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Art exhibition


An art exhibition is traditionally the space in which art objects (in the most general sense) meet an audience. The exhibit is universally understood to be for some temporary period unless, as is rarely true, it is stated to be a "permanent exhibition". In American English, they may be called "exhibit", "exposition" (the French word) or "show". In UK English, they are always called "exhibitions" or "shows", and an individual item in the show is an "exhibit".

Such expositions may present pictures, drawings, video, sound, installation, performance, interactive art, new media art or sculptures by individual artists, groups of artists or collections of a specific form of art.

The art works may be presented in museums, art halls, art clubs or private art galleries, or at some place the principal business of which is not the display or sale of art, such as a coffeehouse. An important distinction is noted between those exhibits where some or all of the works are for sale, normally in private art galleries, and those where they are not. Sometimes the event is organized on a specific occasion, like a birthday, anniversary or commemoration.

There are different kinds of art exhibitions, in particular there is a distinction between commercial and non-commercial exhibitions. A commercial exhibition or trade fair is often referred to as an art fair that shows the work of artists or art dealers where participants generally have to pay a fee. A vanity gallery is an exhibition space of works in a gallery that charges the artist for use of the space. Temporary museum exhibitions typically display items from the museum's own collection on a particular period, theme or topic, supplemented by loans from other collections, mostly those of other museums. They normally include no items for sale; they are distinguished from the museum's permanent displays, and most large museums set aside a space for temporary exhibitions. Exhibitions in commercial galleries are often entirely made up of items that are for sale, but may be supplemented by other items that are not. Typically, the visitor has to pay (extra on top of the basic museum entrance cost) to enter a museum exhibition, but not a commercial one in a gallery. Retrospectives look back over the work of a single artist; other common types are individual expositions or "solo shows", group expositions (collective exhibitions or "group shows"), or expositions on a specific theme or topic ("survey shows"). The Biennale is a large exhibition held every two years, often intending to gather together the best of international art; there are now many of these. A travelling exhibition is another category of art exhibition.



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  • A juried exhibition, such as the Royal Academy Summer Exhibition in London, the Chianciano Biennale at the Chianciano Museum of Art, or the Iowa Biennial, has an individual (or group) acting as judge of the submitted artworks, selecting which are to be shown. If prizes are to be awarded, the judge or panel of judges will usually select the prizewinners as well.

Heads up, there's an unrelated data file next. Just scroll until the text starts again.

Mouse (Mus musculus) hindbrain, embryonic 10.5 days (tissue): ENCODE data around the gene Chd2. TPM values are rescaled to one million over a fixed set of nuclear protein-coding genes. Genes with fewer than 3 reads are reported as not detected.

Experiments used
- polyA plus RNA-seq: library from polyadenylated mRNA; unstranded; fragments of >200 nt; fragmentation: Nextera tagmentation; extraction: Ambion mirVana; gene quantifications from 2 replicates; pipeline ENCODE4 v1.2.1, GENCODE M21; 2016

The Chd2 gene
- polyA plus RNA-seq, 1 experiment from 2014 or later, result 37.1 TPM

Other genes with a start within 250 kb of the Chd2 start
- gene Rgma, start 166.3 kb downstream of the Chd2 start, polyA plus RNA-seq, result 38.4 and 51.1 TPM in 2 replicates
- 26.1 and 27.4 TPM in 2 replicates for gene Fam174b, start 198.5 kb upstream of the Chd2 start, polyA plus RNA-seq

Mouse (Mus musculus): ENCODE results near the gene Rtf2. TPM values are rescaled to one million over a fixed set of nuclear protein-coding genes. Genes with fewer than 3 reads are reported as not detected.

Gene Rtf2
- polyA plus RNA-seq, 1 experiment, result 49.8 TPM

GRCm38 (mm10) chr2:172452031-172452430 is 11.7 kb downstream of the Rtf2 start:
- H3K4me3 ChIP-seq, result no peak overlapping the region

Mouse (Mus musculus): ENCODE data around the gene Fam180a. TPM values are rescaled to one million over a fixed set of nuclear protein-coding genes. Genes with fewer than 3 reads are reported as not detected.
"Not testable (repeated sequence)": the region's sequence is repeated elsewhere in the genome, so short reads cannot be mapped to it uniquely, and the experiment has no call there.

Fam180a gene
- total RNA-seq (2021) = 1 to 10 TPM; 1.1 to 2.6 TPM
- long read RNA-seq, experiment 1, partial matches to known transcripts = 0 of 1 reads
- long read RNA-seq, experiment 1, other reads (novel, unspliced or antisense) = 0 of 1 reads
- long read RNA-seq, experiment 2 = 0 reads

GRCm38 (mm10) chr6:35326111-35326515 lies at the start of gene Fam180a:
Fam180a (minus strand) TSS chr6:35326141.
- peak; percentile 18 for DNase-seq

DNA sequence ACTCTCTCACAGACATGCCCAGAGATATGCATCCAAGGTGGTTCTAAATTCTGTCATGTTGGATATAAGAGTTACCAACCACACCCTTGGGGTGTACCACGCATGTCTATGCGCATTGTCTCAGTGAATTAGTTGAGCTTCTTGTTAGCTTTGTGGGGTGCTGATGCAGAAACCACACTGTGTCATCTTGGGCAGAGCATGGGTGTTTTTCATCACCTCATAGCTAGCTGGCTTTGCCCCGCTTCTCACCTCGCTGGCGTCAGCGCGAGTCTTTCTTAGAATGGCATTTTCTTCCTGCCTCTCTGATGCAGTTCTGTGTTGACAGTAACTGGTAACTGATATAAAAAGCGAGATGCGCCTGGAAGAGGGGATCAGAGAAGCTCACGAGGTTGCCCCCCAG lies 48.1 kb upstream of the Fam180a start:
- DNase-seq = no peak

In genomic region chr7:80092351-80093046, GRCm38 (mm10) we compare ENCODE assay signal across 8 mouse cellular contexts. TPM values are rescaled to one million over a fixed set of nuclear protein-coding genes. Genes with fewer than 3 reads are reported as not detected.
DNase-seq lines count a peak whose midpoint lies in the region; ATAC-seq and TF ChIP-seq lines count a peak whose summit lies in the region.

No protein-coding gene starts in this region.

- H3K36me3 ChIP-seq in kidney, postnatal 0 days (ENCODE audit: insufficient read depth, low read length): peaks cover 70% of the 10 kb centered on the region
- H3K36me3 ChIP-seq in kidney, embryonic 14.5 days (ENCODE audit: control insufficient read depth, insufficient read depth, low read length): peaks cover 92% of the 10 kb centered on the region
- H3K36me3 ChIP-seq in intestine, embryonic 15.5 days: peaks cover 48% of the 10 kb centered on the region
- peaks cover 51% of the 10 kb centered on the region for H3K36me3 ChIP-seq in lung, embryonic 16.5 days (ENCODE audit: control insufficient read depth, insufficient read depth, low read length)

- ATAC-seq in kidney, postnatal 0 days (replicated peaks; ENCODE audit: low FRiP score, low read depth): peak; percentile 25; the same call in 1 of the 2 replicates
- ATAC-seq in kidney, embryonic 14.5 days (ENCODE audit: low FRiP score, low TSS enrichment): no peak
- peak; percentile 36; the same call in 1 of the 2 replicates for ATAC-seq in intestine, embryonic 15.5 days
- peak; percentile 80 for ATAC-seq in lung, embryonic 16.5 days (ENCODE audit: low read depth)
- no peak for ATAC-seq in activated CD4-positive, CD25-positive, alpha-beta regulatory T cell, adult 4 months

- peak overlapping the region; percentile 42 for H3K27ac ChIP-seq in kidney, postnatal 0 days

• In an invitational exhibition, such as the Whitney Biennial, the organizer of the show asks certain artists to supply artworks and exhibits them.
  • An open or "non-juried" exhibition, such as the Kyoto Triennial, allows anybody to enter artworks and shows them all. A type of exhibition that is usually non-juried is a mail art exhibition.
  • O'Doherty, Brian and McEvilley, Thomas (1999). Inside the White Cube: The Ideology of the Gallery Space. University of California Press, Expanded edition. .
  • New York School Abstract Expressionists Artists Choice by Artists, New York School Press, 2000. .
  • National Information Standards Organization. Environmental Conditions for Exhibiting Library and Archival Materials. Bethesda, MD: NISO Press, 2001.
  • National Preservation Office. Guidance for Exhibiting Library and Archive Materials. Preservation Management Series. London: British Library, 2000.
  • Francis Haskell, The Ephemeral Museum. Old Master Paintings in the Rise of Art Exhibition, Yale University, 2000.
  • Bruce Altshuler, Salon to Biennial: Exhibitions That Made Art History. Volume I: 1863-1959, Phaidon Editors, 2008.
  • Bruce Altshuler, Biennials and Beyond: Exhibitions That Made Art History. Volume II: 1962-2002, Phaidon Editors, 2013.
  • Where Art Worlds Meet. Multiple Modernities and the Global Salon, ed. Robert Storr, Marsilio, 2005.
  • What Makes a Great Exhibition, ed. Paula Marincola, Philadelphia Exhibitions Initiative, 2006.
  • Hans Ulrich Obrist, A brief history of curating, Zurich-Dijon 2008.
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